Six reasons to visit Slovenia, a gem at the heart of Europe
Despite its breathtaking natural beauty, the central European nation of Slovenia remains off the radar for many travellers. Yet in an area less than a tenth the size of the United Kingdom you can find towering mountains, picture-perfect lakes, vast caves, elegant cities and fast-running rivers. With even just a few days at your disposal, it’s easy to pack all the country’s major highlights into your trip without ever feeling like you're in a rush.
Breathe in the beauty of Lake Bled
Chances are, if you’ve only seen one photo of Slovenia, it’s of Lake Bled. And the turquoise lake, embellished with a steepled church on a tiny tear-shaped islet, set against a backdrop of snow-capped mountains, is just as gorgeous in real life. Fill your lungs with fresh mountain air as you glide across the lake to the island aboard a traditional pletna rowing boat, take a dip in the crystal-clear waters, or hike up the hill to storybook medieval Bled Castle and enjoy the magnificent views.
For active types, the area offers many hiking opportunities, as well as mountain-biking and canyoning. And if Lake Bled is a little touristy for your liking, you might find you agree with the many locals who prefer Lake Bohinj, just a 26km drive away, which has a similar alpine beauty and is just as great for swimming, kayaking, cycling and hiking.
Stroll the compact capital, Ljubljana
Some European capitals can seem overwhelming, unfriendly or even ugly when you first arrive, but not Ljubljana, which is clustered in a compact pedestrianised area on a bend in the pretty Ljubljanica river. For superb views of the city, take the glass funicular up to Ljubljana Castle, where you can also dine in two of the city’s top restaurants – Gostilna na Gradu and Strelec. Beneath the castle lies the Old Town, a warren of 19th-century wooden shop fronts, quiet courtyards and cobblestone passageways, as well as the city’s various markets, where you can stock up on delicious fresh fruit, meats, fish and cheeses.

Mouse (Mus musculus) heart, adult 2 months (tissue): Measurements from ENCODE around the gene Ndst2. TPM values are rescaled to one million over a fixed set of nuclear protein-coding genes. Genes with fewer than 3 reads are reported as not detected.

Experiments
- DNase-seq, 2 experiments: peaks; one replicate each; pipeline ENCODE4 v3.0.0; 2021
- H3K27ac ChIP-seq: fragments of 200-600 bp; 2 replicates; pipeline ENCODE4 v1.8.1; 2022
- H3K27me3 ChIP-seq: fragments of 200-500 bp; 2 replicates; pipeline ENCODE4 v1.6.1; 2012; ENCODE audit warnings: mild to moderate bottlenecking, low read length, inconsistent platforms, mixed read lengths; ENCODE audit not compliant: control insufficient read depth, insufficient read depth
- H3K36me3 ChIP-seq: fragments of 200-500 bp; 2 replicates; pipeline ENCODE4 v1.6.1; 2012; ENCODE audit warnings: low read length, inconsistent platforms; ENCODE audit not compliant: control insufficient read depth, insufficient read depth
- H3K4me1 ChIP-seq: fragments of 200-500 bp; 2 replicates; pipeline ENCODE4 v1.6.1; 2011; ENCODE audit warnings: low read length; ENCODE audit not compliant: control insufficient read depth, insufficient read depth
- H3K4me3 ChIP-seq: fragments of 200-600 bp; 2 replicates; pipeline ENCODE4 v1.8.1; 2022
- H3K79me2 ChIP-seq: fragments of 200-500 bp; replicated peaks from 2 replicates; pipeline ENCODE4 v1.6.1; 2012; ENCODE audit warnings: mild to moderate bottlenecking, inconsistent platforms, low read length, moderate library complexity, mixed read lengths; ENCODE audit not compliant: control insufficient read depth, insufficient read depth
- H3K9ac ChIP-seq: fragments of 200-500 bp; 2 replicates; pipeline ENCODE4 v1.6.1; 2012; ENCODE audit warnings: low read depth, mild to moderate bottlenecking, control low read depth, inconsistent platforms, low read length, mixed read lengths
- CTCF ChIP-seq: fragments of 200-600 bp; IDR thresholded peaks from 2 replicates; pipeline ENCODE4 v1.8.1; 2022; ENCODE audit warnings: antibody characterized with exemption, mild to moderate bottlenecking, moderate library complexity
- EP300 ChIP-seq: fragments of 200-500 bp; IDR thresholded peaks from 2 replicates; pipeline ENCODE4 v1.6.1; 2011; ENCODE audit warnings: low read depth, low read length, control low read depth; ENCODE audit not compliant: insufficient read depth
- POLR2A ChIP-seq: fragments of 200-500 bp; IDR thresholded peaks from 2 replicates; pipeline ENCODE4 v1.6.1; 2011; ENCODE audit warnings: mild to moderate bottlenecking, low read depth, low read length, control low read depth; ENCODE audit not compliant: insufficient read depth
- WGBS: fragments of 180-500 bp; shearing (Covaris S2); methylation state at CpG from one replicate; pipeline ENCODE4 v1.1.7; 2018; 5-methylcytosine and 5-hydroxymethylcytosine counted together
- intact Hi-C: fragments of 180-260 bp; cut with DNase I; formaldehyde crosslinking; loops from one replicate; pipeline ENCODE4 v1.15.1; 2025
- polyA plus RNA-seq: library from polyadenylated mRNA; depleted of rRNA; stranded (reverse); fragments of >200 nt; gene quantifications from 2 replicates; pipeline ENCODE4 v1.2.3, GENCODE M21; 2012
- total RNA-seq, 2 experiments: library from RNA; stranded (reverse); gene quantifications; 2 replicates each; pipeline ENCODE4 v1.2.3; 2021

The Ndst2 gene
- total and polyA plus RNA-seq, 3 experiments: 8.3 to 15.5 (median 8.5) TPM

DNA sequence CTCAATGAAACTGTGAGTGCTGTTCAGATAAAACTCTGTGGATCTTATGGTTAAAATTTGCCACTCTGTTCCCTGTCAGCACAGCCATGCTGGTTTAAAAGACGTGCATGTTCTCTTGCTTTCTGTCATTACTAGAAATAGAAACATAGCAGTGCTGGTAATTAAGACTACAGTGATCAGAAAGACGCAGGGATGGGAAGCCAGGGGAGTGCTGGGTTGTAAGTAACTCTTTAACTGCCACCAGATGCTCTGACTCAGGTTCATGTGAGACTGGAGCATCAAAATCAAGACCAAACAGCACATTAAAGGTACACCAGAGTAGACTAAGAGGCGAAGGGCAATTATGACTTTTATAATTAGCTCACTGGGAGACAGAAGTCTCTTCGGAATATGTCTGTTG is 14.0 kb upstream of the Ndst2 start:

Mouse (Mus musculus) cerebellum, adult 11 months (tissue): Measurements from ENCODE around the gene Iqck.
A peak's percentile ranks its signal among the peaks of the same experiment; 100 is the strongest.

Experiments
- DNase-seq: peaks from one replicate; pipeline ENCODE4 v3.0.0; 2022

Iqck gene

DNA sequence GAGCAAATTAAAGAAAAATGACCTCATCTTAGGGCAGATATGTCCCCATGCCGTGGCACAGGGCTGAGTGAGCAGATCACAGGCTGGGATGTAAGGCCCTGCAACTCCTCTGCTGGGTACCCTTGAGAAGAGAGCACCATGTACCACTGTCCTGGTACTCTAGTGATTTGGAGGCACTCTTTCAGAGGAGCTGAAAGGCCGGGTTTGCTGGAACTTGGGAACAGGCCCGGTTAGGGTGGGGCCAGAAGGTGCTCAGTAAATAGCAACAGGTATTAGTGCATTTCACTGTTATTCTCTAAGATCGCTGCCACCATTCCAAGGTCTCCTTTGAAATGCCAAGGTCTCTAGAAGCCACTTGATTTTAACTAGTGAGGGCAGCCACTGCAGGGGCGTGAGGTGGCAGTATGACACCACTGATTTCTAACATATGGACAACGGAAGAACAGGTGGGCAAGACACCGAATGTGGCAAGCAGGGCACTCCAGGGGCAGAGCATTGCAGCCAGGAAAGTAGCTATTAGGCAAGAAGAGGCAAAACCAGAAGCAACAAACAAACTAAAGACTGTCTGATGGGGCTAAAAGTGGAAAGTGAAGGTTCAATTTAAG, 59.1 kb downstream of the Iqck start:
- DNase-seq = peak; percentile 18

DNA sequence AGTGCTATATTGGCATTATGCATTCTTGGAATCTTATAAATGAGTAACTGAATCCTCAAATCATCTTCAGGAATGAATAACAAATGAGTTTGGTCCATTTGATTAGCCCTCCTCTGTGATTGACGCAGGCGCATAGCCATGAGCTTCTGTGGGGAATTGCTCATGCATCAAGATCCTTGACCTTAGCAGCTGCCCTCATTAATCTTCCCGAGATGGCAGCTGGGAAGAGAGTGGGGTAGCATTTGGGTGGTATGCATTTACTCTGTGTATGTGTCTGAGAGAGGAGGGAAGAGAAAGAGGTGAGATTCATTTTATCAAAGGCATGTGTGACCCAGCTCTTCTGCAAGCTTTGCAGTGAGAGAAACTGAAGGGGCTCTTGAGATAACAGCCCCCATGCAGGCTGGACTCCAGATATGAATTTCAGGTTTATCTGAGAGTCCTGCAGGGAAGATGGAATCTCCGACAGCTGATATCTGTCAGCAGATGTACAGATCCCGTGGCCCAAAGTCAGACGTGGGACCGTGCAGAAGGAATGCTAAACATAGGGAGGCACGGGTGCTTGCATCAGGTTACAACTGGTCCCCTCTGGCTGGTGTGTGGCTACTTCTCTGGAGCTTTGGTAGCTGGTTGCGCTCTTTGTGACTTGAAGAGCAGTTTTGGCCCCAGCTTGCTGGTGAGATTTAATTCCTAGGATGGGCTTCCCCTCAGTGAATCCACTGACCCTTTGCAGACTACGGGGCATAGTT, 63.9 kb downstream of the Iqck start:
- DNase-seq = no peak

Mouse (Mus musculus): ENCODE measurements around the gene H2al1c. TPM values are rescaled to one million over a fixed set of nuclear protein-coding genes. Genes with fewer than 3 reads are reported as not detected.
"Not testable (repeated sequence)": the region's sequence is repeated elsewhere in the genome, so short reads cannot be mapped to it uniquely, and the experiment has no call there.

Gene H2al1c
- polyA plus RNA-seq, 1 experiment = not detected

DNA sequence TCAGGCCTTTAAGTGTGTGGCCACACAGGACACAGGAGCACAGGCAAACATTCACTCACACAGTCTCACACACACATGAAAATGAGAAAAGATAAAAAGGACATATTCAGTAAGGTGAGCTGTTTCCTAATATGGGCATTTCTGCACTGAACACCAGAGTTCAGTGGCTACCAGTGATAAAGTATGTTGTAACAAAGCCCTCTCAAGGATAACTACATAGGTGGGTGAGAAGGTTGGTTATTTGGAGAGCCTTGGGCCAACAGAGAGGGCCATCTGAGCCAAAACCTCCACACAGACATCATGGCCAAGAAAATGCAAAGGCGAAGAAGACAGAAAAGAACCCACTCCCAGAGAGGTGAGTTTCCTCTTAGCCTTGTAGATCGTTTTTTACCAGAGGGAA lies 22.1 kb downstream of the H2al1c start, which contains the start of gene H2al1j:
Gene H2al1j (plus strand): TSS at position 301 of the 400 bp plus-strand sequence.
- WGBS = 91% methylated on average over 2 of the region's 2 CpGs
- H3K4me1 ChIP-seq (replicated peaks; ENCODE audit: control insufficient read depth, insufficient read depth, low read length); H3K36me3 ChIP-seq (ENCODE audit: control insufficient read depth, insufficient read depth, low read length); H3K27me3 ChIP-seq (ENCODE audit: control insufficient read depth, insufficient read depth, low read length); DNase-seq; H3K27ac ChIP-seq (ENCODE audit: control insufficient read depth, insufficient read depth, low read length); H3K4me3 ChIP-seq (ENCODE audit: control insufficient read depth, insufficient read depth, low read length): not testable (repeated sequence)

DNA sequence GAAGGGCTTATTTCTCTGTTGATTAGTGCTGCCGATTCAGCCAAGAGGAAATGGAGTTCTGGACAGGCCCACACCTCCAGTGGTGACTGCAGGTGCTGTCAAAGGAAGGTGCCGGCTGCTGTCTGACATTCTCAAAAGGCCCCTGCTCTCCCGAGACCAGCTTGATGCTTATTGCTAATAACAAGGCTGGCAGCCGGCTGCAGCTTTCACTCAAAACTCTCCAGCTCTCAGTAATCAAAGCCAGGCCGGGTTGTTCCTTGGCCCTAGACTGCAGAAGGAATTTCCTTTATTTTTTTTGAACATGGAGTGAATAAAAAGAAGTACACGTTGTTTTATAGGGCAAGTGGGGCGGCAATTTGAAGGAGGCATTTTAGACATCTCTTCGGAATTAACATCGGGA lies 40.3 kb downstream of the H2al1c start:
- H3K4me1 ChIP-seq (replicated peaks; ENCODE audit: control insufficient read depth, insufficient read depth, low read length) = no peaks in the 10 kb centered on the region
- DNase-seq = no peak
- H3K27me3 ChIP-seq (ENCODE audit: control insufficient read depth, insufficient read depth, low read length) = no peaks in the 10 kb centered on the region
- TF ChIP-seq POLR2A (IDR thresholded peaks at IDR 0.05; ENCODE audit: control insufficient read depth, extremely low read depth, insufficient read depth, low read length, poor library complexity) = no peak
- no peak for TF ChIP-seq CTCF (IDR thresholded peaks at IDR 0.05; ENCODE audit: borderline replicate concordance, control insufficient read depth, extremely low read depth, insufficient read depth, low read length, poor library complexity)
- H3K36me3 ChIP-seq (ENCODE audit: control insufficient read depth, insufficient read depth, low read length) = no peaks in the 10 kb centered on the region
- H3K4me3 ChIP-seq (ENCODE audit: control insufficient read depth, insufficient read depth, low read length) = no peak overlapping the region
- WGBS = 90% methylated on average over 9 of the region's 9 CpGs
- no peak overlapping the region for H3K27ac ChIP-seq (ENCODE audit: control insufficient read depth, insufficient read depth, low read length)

A stroll or boat ride along the Ljubljanica river, flanked by elegant colonnades and squares, and crossed by several pretty bridges, is a great way to familiarise yourself with the city. The lively riverside cafes and bars are the perfect place to relax after a busy day of sightseeing. Later on, head north of the centre to quirky Metelkova Mesto, where art installations, nightclubs and live music venues bring a former army garrison to life at night.
Explore enormous cave systems
Slovenia’s Karst region hides a treasure chest of secrets under its relatively unassuming surface. Whole rivers have been swallowed up by the porous limestone bedrock and once underground the water has carved out vast subterranean landscapes.
Slovenia’s most famous cavern, and a fantastic place to see these geological processes at work, is Postojna Cave. The enormous cave has been receiving tour groups since 1819, when the Emperor of Austria Ferdinand I came to visit, and it shows in the impressively slick operation. Each hour hundreds of visitors are whisked into the cave on a 3.7km-long underground railway. Inside there are vast caverns filled with elaborate stalagmites and stalactites, as well as more unusual rock formations, such as huge pillars, translucent curtains and spaghetti-like strands hanging from the ceiling. Extra packages are available if you want to encounter strange pink cave salamanders or embark on a potholing adventure deeper into the cave.